It is an encouraging sign that the Ryolite Jail still stands. Also noteworthy, a brothel crib still stands as well.

The townsite of Rhyolite was found in a draw close to the most important mines in February, 1905. To start, the town was a mining camp with tents and canvas walled building. Fuel shortages caused the populous to burn sage brush and greasewood as fuel for their stoves to cook and keep warm. Food and fuel were teamed into the area on daily stages and water was bought over from Beatty for $5 per barrel.

A trains cabose as found in Rhyolite, Nevada
A trains cabose as found in Rhyolite, Nevada

However, as was common with gold rush towns, Rhyolite quickly developed all of the modern amenities of day, including newspapers, schools, hospitals and electrical power. Six thousand people called the town home in 1907. Luxuries unimaginable just two years before include, hotel rooms with private baths, and opera house, dozens of saloons, four banks, a butcher shop were brought to the town by three different trains.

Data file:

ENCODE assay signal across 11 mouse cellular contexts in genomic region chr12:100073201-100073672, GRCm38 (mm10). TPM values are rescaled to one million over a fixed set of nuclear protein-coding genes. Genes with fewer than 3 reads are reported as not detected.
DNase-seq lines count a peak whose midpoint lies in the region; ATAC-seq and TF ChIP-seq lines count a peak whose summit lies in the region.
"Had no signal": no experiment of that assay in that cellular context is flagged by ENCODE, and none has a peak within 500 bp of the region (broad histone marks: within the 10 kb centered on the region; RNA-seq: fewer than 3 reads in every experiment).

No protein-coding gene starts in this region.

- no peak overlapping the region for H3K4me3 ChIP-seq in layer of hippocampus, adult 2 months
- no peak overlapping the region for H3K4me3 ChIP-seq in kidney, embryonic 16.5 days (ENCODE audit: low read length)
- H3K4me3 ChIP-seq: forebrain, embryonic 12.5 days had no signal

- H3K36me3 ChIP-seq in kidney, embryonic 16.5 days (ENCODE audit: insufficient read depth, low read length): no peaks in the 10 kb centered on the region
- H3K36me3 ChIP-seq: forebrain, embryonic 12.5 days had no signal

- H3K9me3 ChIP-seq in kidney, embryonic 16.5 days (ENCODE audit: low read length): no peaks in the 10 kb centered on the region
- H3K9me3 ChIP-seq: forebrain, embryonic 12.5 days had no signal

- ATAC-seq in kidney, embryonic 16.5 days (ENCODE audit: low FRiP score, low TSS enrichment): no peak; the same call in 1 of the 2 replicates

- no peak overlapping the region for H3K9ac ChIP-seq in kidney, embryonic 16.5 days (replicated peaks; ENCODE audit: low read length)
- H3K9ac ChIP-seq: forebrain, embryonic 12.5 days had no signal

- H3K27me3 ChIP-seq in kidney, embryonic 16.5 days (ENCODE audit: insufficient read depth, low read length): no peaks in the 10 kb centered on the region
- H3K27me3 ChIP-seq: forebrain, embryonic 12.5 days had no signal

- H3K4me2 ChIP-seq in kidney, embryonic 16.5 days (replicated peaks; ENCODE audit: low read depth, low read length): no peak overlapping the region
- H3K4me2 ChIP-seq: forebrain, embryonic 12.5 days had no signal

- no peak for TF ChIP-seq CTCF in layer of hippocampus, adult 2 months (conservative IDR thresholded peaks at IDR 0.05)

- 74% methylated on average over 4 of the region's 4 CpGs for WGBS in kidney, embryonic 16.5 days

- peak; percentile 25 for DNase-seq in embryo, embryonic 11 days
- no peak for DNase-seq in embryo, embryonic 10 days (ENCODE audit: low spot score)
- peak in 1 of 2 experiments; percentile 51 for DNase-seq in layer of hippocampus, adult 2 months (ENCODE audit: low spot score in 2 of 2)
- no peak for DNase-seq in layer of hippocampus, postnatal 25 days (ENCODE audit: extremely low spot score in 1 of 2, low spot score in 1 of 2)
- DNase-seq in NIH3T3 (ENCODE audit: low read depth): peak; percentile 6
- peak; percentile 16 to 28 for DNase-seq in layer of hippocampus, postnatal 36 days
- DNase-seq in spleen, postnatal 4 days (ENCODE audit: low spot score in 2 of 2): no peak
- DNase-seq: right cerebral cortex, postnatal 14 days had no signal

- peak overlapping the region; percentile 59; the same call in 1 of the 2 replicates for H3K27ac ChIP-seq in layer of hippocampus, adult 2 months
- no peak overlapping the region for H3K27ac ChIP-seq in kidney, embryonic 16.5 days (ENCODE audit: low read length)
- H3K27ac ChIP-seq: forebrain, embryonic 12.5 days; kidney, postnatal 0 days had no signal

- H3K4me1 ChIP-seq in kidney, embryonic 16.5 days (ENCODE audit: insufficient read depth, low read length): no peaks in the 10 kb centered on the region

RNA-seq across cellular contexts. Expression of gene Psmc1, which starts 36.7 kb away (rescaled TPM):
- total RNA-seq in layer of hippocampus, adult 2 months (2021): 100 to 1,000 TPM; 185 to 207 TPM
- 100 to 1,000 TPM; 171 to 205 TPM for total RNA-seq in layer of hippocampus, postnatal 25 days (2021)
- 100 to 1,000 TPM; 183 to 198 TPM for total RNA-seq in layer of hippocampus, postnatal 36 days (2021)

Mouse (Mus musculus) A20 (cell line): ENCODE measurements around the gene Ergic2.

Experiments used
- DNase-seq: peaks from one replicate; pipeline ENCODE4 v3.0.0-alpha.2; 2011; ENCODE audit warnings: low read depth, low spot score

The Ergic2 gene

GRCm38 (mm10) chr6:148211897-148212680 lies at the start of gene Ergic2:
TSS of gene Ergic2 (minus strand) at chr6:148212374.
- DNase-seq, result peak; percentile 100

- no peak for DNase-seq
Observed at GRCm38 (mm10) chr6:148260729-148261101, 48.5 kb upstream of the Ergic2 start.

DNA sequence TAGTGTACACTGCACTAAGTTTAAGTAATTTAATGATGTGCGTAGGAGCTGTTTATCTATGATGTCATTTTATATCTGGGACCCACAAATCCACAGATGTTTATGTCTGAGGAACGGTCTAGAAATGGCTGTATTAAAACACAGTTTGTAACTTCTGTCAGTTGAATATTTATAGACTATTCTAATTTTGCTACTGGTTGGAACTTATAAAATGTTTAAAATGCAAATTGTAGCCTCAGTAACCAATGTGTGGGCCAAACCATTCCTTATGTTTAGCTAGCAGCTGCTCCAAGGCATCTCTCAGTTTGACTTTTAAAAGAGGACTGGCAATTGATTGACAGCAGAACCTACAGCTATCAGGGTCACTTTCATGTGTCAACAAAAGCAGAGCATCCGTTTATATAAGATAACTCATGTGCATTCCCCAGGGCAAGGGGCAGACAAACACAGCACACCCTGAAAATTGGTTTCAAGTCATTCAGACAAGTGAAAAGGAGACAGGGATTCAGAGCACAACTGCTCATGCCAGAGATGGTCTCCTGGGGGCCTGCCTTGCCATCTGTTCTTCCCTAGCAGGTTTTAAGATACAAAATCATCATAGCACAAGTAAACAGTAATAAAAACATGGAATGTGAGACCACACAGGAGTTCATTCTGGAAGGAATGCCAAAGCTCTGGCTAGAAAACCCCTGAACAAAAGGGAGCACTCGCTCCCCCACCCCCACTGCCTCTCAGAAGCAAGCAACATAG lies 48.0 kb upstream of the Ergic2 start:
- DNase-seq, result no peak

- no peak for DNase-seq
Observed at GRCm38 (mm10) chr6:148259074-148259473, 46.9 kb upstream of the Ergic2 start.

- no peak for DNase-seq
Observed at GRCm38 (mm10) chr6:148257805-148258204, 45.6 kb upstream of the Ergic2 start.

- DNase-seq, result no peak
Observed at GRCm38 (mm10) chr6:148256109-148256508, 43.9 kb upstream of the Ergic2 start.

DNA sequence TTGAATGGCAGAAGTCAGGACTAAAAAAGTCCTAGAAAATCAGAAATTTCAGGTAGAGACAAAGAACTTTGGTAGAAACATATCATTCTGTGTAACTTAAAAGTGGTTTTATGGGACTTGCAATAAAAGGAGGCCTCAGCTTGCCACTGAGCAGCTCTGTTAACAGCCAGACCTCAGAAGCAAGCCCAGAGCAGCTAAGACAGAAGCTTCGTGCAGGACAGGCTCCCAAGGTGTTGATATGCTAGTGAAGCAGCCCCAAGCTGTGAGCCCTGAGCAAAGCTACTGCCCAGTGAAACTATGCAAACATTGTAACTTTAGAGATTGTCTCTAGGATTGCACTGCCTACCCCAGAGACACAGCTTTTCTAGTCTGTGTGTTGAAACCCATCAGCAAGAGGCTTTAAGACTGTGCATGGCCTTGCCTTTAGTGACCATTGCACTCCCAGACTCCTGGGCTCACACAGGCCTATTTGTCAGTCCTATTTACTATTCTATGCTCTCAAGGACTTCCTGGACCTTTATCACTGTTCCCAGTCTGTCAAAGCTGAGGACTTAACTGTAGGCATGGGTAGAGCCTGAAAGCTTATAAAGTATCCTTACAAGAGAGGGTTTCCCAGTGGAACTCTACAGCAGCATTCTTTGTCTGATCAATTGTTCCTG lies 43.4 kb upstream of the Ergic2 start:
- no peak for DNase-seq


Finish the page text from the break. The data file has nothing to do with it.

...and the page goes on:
The mines of Rhyolite, Nevada operated from 1905 - 1911
The mines of Rhyolite, Nevada operated from 1905 – 1911

The San Francisco earthquake of 1906 and a financial panic of 1907 dried up capital investment which doomed the town along with many others in the region. Rhyolite ceased to be and closed in 1911.  

Today, several building shells still exist, along with the infamous Bottle House, and outdoor museum.  The town is accessible via paved roads, which ruins the “ghosttown” effect and detracts a bit from the location.  In spite of this, it is easily accessible and worth a stop when you are in the area.

“The Last Supper” and other art pieces hold court just outside of Rhyolite

Rhyolite is a wonderful place to visit when you are running Titus Canyon and Leadfield trail.

Rhyolite, Nevada 1909
Rhyolite, Nevada 1909

Location Map

Rhyolite Ghost Town Map, Inyo County, Nevada
Rhyolite Ghost Town Map, Inyo County, Nevada